But it doesn’t have to be that way. Heck, it wasn’t that way when I started, just writing about how I was burning cookies and ruining craft projects. So why did I let those insecurities creep in and start tarnishing my experience?

Because I’m normal, I guess. And I have a tendency to doubt myself. And because writing anything – whether it’s about your beliefs, your kids or your new toilet – can make you feel exposed, vulnerable and sweaty.

But as I was struggling to get anything done the other day, it occurred to me that I was allowing myself to be weighed down by this stuff. I realized that I could instead choose to not pay attention to it.

Just be yourself and do what you like to do, how you like to do it, Amy! After all, isn’t that what you would tell your daughters? Lord knows I don’t want to be a ‘Do as I say, not as I do’ parent.

Those Negative Nelly thoughts – whether it’s about a blog, a job, or some other passion – not only suck the fun out of things, but they are such a huge waste of time and energy. They take your attention away from the stuff that really matters, and can bring your productivity to a screeching halt.

I battled demons of fear and self-doubt from time to time in my career, but it surprised me to find myself doing it again with my blog. A blog where I talk about creepy dolls and have an average of three readers, mind you. C’mon, self – you’re not exactly saving lives here.

But the truth is that I like my weird little blog enough to care. And it’s the only thing I do these days that is really just for me, about me. So maybe I drudged up my old job insecurities and said, “Hey! You can come do some damage over here now instead!”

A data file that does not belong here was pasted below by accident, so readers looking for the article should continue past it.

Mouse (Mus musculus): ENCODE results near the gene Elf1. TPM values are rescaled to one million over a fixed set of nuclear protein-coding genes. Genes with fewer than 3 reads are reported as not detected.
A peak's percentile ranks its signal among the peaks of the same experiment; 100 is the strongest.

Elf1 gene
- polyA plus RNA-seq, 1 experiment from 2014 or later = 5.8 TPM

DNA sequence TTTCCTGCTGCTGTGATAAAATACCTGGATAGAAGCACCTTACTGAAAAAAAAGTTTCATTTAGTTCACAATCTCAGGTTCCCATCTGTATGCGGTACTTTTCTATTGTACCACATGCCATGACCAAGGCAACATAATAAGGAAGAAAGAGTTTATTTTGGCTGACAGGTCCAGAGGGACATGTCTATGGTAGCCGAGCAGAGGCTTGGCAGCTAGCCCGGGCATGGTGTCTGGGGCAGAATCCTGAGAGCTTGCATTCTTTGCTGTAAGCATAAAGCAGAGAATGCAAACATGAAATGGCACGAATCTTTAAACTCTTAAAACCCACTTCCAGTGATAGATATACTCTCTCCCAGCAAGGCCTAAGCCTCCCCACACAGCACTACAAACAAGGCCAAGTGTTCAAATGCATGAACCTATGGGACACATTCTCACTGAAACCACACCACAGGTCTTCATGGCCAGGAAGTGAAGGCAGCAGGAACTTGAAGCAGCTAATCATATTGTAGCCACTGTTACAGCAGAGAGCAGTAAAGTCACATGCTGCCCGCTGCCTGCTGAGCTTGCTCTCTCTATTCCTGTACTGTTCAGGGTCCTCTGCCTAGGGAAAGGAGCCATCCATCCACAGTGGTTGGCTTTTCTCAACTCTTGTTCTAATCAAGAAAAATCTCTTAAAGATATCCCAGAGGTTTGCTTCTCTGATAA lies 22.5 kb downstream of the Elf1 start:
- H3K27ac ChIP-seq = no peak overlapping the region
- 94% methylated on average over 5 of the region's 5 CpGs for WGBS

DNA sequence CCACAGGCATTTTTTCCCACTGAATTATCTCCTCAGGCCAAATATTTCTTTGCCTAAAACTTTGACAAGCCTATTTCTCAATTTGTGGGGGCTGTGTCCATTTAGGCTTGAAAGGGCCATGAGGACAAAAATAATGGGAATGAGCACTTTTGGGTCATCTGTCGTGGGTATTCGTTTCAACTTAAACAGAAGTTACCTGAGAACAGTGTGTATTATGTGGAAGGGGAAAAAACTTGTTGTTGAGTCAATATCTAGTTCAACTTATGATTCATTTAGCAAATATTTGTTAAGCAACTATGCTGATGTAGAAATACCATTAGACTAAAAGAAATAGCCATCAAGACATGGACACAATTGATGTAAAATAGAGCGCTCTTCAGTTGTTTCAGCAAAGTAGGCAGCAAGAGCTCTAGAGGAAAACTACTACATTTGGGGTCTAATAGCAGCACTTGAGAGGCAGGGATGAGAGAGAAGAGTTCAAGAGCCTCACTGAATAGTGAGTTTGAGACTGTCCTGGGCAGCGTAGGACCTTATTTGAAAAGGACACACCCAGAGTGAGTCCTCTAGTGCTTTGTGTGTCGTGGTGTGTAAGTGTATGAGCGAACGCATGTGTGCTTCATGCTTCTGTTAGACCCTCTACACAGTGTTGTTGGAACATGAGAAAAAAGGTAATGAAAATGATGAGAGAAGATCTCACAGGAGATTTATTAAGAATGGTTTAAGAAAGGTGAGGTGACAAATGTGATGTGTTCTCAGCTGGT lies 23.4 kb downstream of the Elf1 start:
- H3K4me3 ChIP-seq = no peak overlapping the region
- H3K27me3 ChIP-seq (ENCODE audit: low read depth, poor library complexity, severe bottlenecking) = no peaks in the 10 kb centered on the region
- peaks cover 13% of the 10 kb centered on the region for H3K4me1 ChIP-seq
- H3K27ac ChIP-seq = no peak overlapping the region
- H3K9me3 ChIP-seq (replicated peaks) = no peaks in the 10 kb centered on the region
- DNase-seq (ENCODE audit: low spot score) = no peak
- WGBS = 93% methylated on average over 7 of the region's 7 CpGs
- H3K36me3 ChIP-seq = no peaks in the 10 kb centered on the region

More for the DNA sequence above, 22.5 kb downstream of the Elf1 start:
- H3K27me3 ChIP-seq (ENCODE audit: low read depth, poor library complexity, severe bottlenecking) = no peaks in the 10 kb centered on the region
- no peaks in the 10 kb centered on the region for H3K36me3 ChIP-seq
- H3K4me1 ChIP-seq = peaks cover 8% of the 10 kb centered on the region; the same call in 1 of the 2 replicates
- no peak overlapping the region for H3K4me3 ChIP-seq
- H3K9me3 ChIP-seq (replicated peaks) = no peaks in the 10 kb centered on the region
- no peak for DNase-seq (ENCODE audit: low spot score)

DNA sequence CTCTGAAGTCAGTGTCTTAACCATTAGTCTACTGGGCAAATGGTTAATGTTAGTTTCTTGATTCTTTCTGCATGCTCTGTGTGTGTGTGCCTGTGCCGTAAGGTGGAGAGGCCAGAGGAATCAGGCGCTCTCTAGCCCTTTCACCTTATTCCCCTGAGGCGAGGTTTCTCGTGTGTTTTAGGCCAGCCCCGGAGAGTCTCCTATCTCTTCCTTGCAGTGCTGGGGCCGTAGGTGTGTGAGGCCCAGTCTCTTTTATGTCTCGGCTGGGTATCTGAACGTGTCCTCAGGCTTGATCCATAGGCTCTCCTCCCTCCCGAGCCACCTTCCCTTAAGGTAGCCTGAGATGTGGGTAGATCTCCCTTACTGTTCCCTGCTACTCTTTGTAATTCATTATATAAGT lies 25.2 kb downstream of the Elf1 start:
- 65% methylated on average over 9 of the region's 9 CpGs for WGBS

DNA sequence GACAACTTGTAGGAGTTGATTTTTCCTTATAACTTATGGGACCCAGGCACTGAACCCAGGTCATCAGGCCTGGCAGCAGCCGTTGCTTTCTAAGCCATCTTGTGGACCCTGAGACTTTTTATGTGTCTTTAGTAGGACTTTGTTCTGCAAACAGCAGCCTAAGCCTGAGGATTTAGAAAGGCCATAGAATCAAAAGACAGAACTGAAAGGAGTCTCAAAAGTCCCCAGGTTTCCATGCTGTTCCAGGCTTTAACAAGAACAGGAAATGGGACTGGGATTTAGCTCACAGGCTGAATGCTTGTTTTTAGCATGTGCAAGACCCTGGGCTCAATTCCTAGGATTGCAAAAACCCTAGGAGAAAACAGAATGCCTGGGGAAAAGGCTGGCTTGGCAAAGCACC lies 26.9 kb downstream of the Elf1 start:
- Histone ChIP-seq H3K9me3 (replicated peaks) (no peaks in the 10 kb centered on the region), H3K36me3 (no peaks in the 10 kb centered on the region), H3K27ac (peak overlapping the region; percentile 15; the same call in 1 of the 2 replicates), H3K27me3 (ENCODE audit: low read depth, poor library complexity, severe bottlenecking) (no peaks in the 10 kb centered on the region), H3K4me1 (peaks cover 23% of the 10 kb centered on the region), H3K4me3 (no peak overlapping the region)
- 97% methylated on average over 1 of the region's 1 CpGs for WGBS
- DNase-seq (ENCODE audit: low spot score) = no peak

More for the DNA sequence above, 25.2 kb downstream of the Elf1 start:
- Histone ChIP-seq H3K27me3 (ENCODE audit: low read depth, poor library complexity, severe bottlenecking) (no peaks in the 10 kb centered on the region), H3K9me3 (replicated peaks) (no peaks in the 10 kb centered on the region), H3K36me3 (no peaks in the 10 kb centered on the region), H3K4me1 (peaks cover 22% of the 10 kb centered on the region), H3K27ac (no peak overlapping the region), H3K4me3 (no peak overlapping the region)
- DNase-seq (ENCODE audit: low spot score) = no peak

When I quit my job, I told myself it was an opportunity to start doing things that scared me. To challenge myself, to be more adventurous, and in so doing, to hopefully teach my kids not to let fear hold them back (something I have not always been great at).

My little existential blogging crisis has been a good reminder of that mission.

So as I enter my sophomore year of blogging (no gifts, please), my goal is to blog when I’m feeling creatively inspired, or when using my words feels therapeutic. I won’t blog if it doesn’t feel good.

And I’ll try not to stress about whether or not to share my posts. Sometimes I let that self-promotional part freak me out too much. It feels bragadocious. But what is wrong with being your own cheerleader from time to time? (another thing I have not always been great at)

So I’ll pimp a post if I feel like it, but not if I don’t. Sometimes you feel like a nut, sometimes you don’t.

I’ll keep tweeting when I’m feeling chatty, punchy or in desperate need of a mental break.

And I’ll continue to ignore my Facebook page, unless I have an odd photo that I feel like sharing but have nowhere else to put it. My apologies to the nine – yes, 9 – people who have liked my page. I will try to do better by you – the few, the proud, the brave.

Ooooor, I might just need to dump that Facebook page in a van down by the river because as I have said before, I cannot master more than three things at once, and I just rediscovered Instagram the other day and OMG LOOK AT THIS AWESOME PICTURE I TOOK OF A SNAIL.

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Thanks for reading.

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If you ever find yourself being swallowed by a self-doubt sinkhole, I recommend this video. It resonated with me when I first saw it last year, and again when I re-watched it now.